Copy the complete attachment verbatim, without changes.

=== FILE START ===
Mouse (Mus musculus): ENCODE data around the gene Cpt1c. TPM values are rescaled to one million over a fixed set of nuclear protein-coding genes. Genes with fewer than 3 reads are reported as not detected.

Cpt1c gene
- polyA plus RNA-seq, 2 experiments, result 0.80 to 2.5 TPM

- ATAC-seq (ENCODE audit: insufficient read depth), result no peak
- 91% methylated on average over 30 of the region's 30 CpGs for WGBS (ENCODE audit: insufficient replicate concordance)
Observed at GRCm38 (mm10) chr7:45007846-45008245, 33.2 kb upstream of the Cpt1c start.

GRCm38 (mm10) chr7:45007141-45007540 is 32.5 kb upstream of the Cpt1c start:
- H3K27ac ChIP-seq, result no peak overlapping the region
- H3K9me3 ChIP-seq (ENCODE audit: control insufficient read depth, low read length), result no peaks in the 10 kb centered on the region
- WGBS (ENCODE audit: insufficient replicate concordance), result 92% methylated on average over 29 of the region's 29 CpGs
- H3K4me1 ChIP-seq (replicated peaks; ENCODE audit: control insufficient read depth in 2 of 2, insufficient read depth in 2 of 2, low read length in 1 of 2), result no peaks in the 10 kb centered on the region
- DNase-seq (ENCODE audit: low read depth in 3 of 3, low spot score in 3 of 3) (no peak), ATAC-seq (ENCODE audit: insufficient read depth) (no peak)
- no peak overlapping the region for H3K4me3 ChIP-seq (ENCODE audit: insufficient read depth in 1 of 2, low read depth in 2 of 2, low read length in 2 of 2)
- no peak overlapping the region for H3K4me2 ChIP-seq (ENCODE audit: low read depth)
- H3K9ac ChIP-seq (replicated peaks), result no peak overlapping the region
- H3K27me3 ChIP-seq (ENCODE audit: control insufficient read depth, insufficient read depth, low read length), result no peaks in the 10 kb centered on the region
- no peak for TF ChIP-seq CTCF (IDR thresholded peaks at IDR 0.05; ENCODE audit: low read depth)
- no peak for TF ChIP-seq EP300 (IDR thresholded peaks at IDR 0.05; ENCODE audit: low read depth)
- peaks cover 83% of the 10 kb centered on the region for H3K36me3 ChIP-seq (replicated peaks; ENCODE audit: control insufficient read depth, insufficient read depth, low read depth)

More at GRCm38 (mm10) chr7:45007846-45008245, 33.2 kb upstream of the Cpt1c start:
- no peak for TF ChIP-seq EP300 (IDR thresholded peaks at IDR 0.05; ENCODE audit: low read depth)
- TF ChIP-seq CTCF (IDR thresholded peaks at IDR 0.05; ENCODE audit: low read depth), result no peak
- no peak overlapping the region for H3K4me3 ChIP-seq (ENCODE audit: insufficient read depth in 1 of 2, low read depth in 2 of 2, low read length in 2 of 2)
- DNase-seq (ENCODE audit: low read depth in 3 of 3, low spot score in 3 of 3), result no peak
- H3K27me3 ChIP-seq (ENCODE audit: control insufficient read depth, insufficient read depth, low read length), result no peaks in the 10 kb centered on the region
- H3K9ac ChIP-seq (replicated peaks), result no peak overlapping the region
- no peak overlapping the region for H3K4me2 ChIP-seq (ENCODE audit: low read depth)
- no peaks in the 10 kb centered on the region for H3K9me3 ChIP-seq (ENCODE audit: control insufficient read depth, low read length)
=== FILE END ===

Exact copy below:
Mouse (Mus musculus): ENCODE data around the gene Cpt1c. TPM values are rescaled to one million over a fixed set of nuclear protein-coding genes. Genes with fewer than 3 reads are reported as not detected.

Cpt1c gene
- polyA plus RNA-seq, 2 experiments, result 0.80 to 2.5 TPM

- ATAC-seq (ENCODE audit: insufficient read depth), result no peak
- 91% methylated on average over 30 of the region's 30 CpGs for WGBS (ENCODE audit: insufficient replicate concordance)
Observed at GRCm38 (mm10) chr7:45007846-45008245, 33.2 kb upstream of the Cpt1c start.

GRCm38 (mm10) chr7:45007141-45007540 is 32.5 kb upstream of the Cpt1c start:
- H3K27ac ChIP-seq, result no peak overlapping the region
- H3K9me3 ChIP-seq (ENCODE audit: control insufficient read depth, low read length), result no peaks in the 10 kb centered on the region
- WGBS (ENCODE audit: insufficient replicate concordance), result 92% methylated on average over 29 of the region's 29 CpGs
- H3K4me1 ChIP-seq (replicated peaks; ENCODE audit: control insufficient read depth in 2 of 2, insufficient read depth in 2 of 2, low read length in 1 of 2), result no peaks in the 10 kb centered on the region
- DNase-seq (ENCODE audit: low read depth in 3 of 3, low spot score in 3 of 3) (no peak), ATAC-seq (ENCODE audit: insufficient read depth) (no peak)
- no peak overlapping the region for H3K4me3 ChIP-seq (ENCODE audit: insufficient read depth in 1 of 2, low read depth in 2 of 2, low read length in 2 of 2)
- no peak overlapping the region for H3K4me2 ChIP-seq (ENCODE audit: low read depth)
- H3K9ac ChIP-seq (replicated peaks), result no peak overlapping the region
- H3K27me3 ChIP-seq (ENCODE audit: control insufficient read depth, insufficient read depth, low read length), result no peaks in the 10 kb centered on the region
- no peak for TF ChIP-seq CTCF (IDR thresholded peaks at IDR 0.05; ENCODE audit: low read depth)
- no peak for TF ChIP-seq EP300 (IDR thresholded peaks at IDR 0.05; ENCODE audit: low read depth)
- peaks cover 83% of the 10 kb centered on the region for H3K36me3 ChIP-seq (replicated peaks; ENCODE audit: control insufficient read depth, insufficient read depth, low read depth)

More at GRCm38 (mm10) chr7:45007846-45008245, 33.2 kb upstream of the Cpt1c start:
- no peak for TF ChIP-seq EP300 (IDR thresholded peaks at IDR 0.05; ENCODE audit: low read depth)
- TF ChIP-seq CTCF (IDR thresholded peaks at IDR 0.05; ENCODE audit: low read depth), result no peak
- no peak overlapping the region for H3K4me3 ChIP-seq (ENCODE audit: insufficient read depth in 1 of 2, low read depth in 2 of 2, low read length in 2 of 2)
- DNase-seq (ENCODE audit: low read depth in 3 of 3, low spot score in 3 of 3), result no peak
- H3K27me3 ChIP-seq (ENCODE audit: control insufficient read depth, insufficient read depth, low read length), result no peaks in the 10 kb centered on the region
- H3K9ac ChIP-seq (replicated peaks), result no peak overlapping the region
- no peak overlapping the region for H3K4me2 ChIP-seq (ENCODE audit: low read depth)
- no peaks in the 10 kb centered on the region for H3K9me3 ChIP-seq (ENCODE audit: control insufficient read depth, low read length)